Rebreaking something that is broken is painful but necessary

Positive Quote: “A fractured team is just like a broken arm or leg; fixing it is always painful, and sometimes you have to rebreak it to make it heal correctly. And the rebreak hurts a lot more than the initial break, because you have to do it on purpose” – Patrick Lencioni – The Five Dysfunctions of a Team

 

I don’t know if I have ever mentioned this before, Patrick Lencioni is one of my top favorite business authors out there. I have read and reread his books more often than I can count and when I am mentoring someone, invariably I recommend one of Patrick’s books for them as recommended reading.

 

The Five Dysfunctions of a Team is a classic. It is written in a fable format, which can remove some of the soap box type books that are out there. There is no do this, do that, you are wrong if you do this, etc… you can picture your team and at times yourself in his writing. It removes the judgment in my opinion.

 

When it comes to a team, whether you inherited it, grew up on it, or built it, there will come a time, and more often more than once, where the team is fractured and not on the same page. The fix, which could range from strong coaching, counseling, up to the team organization changing, can be painful. The pain however, is the kind that you have to let happen, and provide support, guidance, and empathy, all while, as a leader doing the right thing. Ignoring the fractured team can lead to it being permanently broken and may cause severe damage to fix later on.

 

This brings to mind a situation I had to handle as a manager over a team I inherited. There was a team member who customers loved, he was sharp and could handle any situation thrown his way. Issues would be worked to the root cause and service would be restored or it would be escalated to the right team to address. The issue, it was his attitude. He treated others as beneath him and it impacted the morale of the other team members that were outside his circle. The conversations were hard; he did not see a problem because he achieved results. In the end, after exhausting coaching tools and other avenues, it got more direct with formalized write ups and strict action plan expectations. In the end he left the team. The support gap was something that was painful to deal with, yet the other team members dove in and in the end, were stronger for it. While I don’t regret the hard conversations, I do think back and realize that doing something purposefully was the right approach and the pain and hurt helped me and the rest of the team grow together.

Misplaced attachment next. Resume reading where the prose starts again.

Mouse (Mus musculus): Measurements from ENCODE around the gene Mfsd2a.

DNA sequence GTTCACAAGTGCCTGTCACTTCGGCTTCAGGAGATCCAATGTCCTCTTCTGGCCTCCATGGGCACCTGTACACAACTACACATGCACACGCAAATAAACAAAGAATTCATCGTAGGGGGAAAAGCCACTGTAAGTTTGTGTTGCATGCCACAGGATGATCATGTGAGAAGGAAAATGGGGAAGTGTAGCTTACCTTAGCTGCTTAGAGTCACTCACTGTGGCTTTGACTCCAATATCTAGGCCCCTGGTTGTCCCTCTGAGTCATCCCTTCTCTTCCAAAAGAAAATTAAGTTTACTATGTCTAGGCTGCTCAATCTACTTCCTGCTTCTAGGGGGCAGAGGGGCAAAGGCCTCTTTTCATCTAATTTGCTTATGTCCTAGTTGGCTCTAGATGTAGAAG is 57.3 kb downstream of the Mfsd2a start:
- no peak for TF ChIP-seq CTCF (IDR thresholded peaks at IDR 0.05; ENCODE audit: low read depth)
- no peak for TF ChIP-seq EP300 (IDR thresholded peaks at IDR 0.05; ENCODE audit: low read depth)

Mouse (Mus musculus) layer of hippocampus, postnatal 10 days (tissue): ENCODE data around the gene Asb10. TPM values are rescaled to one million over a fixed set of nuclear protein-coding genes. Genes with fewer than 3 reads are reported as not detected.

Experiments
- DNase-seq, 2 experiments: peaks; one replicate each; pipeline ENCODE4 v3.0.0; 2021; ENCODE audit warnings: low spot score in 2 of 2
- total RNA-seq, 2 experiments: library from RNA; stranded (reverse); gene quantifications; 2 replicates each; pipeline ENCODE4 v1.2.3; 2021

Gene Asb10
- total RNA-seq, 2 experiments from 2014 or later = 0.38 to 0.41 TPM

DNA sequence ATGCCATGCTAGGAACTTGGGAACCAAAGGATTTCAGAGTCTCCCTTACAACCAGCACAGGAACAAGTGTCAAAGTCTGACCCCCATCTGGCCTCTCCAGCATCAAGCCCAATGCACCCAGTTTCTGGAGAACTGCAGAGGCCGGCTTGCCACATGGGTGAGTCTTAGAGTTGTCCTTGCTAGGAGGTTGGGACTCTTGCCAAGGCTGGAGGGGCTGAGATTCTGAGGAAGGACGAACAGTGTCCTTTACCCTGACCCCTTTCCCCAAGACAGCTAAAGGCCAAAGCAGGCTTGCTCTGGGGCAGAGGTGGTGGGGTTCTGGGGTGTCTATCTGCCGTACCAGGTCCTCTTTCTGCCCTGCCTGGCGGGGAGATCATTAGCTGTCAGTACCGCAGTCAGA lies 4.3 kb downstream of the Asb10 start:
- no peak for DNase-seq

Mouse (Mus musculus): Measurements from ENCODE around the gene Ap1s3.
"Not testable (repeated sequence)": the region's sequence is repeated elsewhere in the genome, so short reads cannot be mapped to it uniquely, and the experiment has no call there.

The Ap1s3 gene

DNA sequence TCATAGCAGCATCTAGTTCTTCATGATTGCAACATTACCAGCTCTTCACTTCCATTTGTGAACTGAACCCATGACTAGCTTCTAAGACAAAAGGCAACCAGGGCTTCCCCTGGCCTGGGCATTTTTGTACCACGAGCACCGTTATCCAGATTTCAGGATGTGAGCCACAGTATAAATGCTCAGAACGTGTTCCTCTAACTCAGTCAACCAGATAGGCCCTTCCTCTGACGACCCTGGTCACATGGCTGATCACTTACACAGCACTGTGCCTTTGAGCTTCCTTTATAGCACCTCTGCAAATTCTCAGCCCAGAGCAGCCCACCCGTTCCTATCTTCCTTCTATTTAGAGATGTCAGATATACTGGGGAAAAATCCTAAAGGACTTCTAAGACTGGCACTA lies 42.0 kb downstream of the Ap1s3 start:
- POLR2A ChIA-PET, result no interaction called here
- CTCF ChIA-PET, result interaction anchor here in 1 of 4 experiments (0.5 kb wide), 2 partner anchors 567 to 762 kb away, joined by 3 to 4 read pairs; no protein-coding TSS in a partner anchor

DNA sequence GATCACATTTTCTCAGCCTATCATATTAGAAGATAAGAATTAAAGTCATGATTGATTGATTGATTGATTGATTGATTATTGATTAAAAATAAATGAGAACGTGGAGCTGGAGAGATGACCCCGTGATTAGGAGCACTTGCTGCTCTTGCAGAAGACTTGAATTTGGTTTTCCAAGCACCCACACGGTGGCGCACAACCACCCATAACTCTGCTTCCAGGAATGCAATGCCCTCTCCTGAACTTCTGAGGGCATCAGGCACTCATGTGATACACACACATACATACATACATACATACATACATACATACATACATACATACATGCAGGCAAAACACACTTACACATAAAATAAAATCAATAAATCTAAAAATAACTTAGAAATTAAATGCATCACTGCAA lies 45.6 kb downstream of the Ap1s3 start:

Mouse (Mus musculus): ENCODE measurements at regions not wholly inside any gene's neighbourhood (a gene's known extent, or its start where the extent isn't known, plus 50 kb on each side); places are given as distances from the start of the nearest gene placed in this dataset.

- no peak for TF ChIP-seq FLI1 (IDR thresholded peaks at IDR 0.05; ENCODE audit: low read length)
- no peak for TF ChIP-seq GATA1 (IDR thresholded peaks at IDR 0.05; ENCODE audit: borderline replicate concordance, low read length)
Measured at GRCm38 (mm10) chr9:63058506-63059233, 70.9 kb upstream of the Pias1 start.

When I talk to new managers or those getting assigned stretch goals, I let them know that they are human and not everything is easy. Being a manager doesn’t make people automatically listen. You have to build trust, keep your commitments, and not be afraid of confrontation. Yet the confrontation should be handled with empathy, support, and understanding. The ultimate goal is to all be on the same page and reaching for the same goals. Also, things don’t go away with time, they get worse and if the roots grow deep, fixing it will be so much more painful. Avoidance is not the answer.

 

To me, the hardest fix is if the manager is part of or is the issue. That is a different conversation for another day.

 

What do you think of this quote?

 

If you have never read one of Patrick’s books, I highly recommend them. A good start is ‘Death by Meeting’, it will introduce you to his style and thoughts around leadership. Each books is an easy to consume and flows nicely.

 

Have a great day.

Priscilla

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